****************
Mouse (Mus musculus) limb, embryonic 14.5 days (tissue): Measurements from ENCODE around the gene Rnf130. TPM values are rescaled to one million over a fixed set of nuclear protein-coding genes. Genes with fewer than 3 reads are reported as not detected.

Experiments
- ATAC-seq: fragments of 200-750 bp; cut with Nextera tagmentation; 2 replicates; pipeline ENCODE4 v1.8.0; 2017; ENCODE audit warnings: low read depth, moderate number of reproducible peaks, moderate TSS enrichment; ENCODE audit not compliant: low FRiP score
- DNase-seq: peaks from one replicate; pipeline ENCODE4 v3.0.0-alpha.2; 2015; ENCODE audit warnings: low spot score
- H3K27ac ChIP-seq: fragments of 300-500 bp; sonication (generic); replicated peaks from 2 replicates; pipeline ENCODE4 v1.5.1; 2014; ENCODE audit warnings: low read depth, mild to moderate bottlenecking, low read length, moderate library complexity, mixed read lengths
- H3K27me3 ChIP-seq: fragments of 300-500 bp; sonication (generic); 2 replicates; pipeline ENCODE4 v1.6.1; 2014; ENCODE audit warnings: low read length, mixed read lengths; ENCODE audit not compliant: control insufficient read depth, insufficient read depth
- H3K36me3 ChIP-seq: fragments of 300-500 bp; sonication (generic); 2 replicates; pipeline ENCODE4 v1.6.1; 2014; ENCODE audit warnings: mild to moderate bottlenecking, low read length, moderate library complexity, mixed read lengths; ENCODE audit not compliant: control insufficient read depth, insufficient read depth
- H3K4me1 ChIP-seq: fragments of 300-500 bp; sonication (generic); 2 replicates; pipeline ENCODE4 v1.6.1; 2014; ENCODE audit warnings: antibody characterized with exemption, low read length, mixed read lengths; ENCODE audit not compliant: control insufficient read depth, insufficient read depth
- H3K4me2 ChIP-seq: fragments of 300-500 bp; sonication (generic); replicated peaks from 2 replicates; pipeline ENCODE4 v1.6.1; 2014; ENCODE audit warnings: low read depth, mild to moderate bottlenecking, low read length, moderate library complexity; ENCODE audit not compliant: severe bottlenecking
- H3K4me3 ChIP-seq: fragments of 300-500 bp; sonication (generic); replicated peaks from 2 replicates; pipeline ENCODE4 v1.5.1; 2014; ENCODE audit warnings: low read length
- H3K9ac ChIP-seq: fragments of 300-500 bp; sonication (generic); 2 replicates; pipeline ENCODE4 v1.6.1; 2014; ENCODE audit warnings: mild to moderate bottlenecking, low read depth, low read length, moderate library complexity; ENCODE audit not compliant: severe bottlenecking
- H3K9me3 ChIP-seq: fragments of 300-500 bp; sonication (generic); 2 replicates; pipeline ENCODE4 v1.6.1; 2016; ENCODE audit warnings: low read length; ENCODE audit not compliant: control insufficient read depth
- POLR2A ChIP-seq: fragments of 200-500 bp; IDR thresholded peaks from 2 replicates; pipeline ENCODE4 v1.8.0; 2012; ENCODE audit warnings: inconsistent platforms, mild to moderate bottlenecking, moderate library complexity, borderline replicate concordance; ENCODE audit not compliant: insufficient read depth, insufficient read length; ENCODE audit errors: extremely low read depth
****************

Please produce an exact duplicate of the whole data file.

Mouse (Mus musculus) limb, embryonic 14.5 days (tissue): Measurements from ENCODE around the gene Rnf130. TPM values are rescaled to one million over a fixed set of nuclear protein-coding genes. Genes with fewer than 3 reads are reported as not detected.

Experiments
- ATAC-seq: fragments of 200-750 bp; cut with Nextera tagmentation; 2 replicates; pipeline ENCODE4 v1.8.0; 2017; ENCODE audit warnings: low read depth, moderate number of reproducible peaks, moderate TSS enrichment; ENCODE audit not compliant: low FRiP score
- DNase-seq: peaks from one replicate; pipeline ENCODE4 v3.0.0-alpha.2; 2015; ENCODE audit warnings: low spot score
- H3K27ac ChIP-seq: fragments of 300-500 bp; sonication (generic); replicated peaks from 2 replicates; pipeline ENCODE4 v1.5.1; 2014; ENCODE audit warnings: low read depth, mild to moderate bottlenecking, low read length, moderate library complexity, mixed read lengths
- H3K27me3 ChIP-seq: fragments of 300-500 bp; sonication (generic); 2 replicates; pipeline ENCODE4 v1.6.1; 2014; ENCODE audit warnings: low read length, mixed read lengths; ENCODE audit not compliant: control insufficient read depth, insufficient read depth
- H3K36me3 ChIP-seq: fragments of 300-500 bp; sonication (generic); 2 replicates; pipeline ENCODE4 v1.6.1; 2014; ENCODE audit warnings: mild to moderate bottlenecking, low read length, moderate library complexity, mixed read lengths; ENCODE audit not compliant: control insufficient read depth, insufficient read depth
- H3K4me1 ChIP-seq: fragments of 300-500 bp; sonication (generic); 2 replicates; pipeline ENCODE4 v1.6.1; 2014; ENCODE audit warnings: antibody characterized with exemption, low read length, mixed read lengths; ENCODE audit not compliant: control insufficient read depth, insufficient read depth
- H3K4me2 ChIP-seq: fragments of 300-500 bp; sonication (generic); replicated peaks from 2 replicates; pipeline ENCODE4 v1.6.1; 2014; ENCODE audit warnings: low read depth, mild to moderate bottlenecking, low read length, moderate library complexity; ENCODE audit not compliant: severe bottlenecking
- H3K4me3 ChIP-seq: fragments of 300-500 bp; sonication (generic); replicated peaks from 2 replicates; pipeline ENCODE4 v1.5.1; 2014; ENCODE audit warnings: low read length
- H3K9ac ChIP-seq: fragments of 300-500 bp; sonication (generic); 2 replicates; pipeline ENCODE4 v1.6.1; 2014; ENCODE audit warnings: mild to moderate bottlenecking, low read depth, low read length, moderate library complexity; ENCODE audit not compliant: severe bottlenecking
- H3K9me3 ChIP-seq: fragments of 300-500 bp; sonication (generic); 2 replicates; pipeline ENCODE4 v1.6.1; 2016; ENCODE audit warnings: low read length; ENCODE audit not compliant: control insufficient read depth
- POLR2A ChIP-seq: fragments of 200-500 bp; IDR thresholded peaks from 2 replicates; pipeline ENCODE4 v1.8.0; 2012; ENCODE audit warnings: inconsistent platforms, mild to moderate bottlenecking, moderate library complexity, borderline replicate concordance; ENCODE audit not compliant: insufficient read depth, insufficient read length; ENCODE audit errors: extremely low read depth